The opening of One80 Grey Goose Lounge in Amway Center raises the bar in downtown’s nightclub scene.
Photos by Mike Boslet
^ Located on the top deck of Amway Center, One80’s outdoor terrace affords not only a panoramic view (below) of the city east of I-4, but it sets the stage for a sophisticated nightlife environment. The focal point of the terrace is One80’s horseshoe-shaped bar (see page 29), which is illuminated like the arena’s iconic tower it wraps around. Throughout the terrace, layers of accent and atmosphere lighting set the space aglow, complementing the sparkle of downtown’s nighttime skyline.
^ Dividing the terrace north-south is a long, curved built-in bench seat accented with blue pearl granite and glass tiles. Lori Leudtke of Panache Design created the intimate conversation groupings by adding facing cushioned couches with white woven frames and matching ottoman tables. Vertical propane-fed fire torches lend kinetic warmth to the setting.
^ The indoor lounge has a vibe all its own, which may have something to do with the volume of the music (loud!). Defining the interior are white leather couches, some in semi-circular shape, set on thick shag area rugs in gunmetal grey. Oversized planters filled with blue-painted bamboo, and funky chrome and crackled glass light fixtures overhead give the lounge an edgy, contemporary feel. But it’s the glossy white bar that’s the room’s real showstopper. Ever-changing lights bathe the bar in vibrant colors, lending a lively sense of energy to the indoor space. Go to 180downtown.com for hours of operation.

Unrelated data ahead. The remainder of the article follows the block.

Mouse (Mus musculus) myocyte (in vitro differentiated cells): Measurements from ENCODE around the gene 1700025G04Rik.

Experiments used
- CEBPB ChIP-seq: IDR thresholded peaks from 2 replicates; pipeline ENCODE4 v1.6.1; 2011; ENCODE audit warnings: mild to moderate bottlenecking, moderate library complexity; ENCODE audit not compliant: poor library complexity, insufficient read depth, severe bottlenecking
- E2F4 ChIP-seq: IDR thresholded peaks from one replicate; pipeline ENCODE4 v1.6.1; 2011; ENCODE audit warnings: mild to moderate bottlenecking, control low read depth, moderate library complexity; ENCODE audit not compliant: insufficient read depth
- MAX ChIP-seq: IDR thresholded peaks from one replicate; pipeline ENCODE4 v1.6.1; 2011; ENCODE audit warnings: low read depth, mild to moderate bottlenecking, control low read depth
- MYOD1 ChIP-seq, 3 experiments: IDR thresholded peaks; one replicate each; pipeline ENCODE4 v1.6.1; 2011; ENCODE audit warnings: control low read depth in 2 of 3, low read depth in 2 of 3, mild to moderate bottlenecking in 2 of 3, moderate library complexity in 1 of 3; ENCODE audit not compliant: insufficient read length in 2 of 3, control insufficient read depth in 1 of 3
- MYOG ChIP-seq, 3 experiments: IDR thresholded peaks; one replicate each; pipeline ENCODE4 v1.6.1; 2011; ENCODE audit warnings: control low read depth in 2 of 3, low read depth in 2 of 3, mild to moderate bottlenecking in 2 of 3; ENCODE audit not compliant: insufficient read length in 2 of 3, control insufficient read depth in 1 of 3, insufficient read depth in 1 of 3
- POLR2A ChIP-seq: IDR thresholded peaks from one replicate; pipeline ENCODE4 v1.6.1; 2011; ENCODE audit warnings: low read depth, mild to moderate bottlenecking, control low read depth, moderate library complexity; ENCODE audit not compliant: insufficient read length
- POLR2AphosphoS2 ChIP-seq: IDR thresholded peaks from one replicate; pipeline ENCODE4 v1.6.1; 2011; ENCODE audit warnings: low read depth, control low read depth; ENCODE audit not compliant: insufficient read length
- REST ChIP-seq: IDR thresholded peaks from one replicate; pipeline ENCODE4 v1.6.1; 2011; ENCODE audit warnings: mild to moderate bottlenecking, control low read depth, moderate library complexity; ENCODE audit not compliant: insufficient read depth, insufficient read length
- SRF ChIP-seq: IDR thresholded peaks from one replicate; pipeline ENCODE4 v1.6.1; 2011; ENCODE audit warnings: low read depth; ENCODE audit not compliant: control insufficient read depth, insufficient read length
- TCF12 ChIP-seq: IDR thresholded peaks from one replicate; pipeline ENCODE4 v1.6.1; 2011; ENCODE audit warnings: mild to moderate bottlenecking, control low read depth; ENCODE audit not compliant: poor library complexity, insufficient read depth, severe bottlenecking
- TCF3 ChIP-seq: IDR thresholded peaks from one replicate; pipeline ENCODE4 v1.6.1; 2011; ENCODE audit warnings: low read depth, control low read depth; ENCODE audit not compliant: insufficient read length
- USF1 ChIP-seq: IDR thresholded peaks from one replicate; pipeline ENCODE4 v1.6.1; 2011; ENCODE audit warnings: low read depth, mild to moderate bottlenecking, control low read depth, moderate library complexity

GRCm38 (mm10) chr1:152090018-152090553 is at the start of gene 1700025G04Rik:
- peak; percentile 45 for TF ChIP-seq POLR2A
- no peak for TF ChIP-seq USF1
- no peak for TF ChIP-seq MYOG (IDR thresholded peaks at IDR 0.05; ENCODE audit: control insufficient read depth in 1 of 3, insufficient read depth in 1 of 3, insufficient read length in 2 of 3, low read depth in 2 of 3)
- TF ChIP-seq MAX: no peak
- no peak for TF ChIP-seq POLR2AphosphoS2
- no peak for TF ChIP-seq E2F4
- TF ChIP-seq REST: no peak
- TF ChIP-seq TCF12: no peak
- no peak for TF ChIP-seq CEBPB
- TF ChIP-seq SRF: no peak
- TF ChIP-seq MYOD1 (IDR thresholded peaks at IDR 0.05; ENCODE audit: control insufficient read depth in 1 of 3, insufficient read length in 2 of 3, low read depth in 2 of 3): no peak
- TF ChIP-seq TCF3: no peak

—Denise Bates Enos
A Twist on Tiffany
The new Laurelton Hall wing at the Charles Hosmer Morse Museum of American Art in Winter Park beautifully displays the life and works of Louis Comfort Tiffany. This new wing illustrates that Tiffany was far more than a stained glass artist; he was also the quintessential interior designer. He designed his own homes, furnishings and decorative objects, including pottery.
Original Tiffany works are rare and expensive, and you won’t find any for sale at the museum’s gift shop. But there are Tiffany-inspired home décor items in the shop, including a rustic pot (above; $75) with an Art Nouveau silhouette reproduced from the three-handled pottery vase that Louis Comfort Tiffany displayed in his Laurelton Hall living room. It’s crafted of unbreakable, rough-textured resin in green, with undertones of gold. The original pottery piece is on display in the new wing. Gift shop: 407-645-5316; morsemuseum.org.